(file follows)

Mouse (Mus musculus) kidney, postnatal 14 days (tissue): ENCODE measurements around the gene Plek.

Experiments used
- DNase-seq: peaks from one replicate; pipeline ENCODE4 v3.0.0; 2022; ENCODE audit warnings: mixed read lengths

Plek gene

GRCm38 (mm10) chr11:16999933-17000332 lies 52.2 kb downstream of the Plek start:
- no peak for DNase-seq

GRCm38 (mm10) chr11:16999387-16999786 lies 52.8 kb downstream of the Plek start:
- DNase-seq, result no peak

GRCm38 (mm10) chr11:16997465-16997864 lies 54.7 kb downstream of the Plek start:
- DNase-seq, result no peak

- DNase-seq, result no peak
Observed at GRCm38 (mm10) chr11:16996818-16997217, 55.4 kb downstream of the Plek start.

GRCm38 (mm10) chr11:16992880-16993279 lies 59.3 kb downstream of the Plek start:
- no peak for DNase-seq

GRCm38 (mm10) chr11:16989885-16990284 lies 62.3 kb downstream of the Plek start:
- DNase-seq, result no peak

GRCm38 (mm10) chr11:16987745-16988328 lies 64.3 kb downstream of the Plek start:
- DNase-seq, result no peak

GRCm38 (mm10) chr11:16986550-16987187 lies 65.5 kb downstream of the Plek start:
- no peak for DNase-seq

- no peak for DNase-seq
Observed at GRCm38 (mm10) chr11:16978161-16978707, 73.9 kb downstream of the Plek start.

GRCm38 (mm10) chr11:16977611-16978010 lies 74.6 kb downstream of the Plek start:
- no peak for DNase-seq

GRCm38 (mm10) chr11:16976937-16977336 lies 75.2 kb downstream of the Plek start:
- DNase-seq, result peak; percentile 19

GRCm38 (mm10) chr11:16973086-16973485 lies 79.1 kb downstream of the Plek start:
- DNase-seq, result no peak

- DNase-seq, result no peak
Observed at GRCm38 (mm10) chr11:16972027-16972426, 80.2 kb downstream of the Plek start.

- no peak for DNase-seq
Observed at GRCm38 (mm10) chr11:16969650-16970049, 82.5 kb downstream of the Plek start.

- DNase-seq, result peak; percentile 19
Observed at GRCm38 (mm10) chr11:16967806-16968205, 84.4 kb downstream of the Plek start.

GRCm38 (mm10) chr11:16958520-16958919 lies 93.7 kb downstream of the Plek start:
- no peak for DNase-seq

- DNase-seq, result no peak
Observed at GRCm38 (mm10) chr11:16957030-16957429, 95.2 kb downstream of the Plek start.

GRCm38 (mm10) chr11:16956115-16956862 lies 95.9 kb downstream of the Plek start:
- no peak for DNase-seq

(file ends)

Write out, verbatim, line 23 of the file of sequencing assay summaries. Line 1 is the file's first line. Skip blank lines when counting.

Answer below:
GRCm38 (mm10) chr11:16977611-16978010 lies 74.6 kb downstream of the Plek start: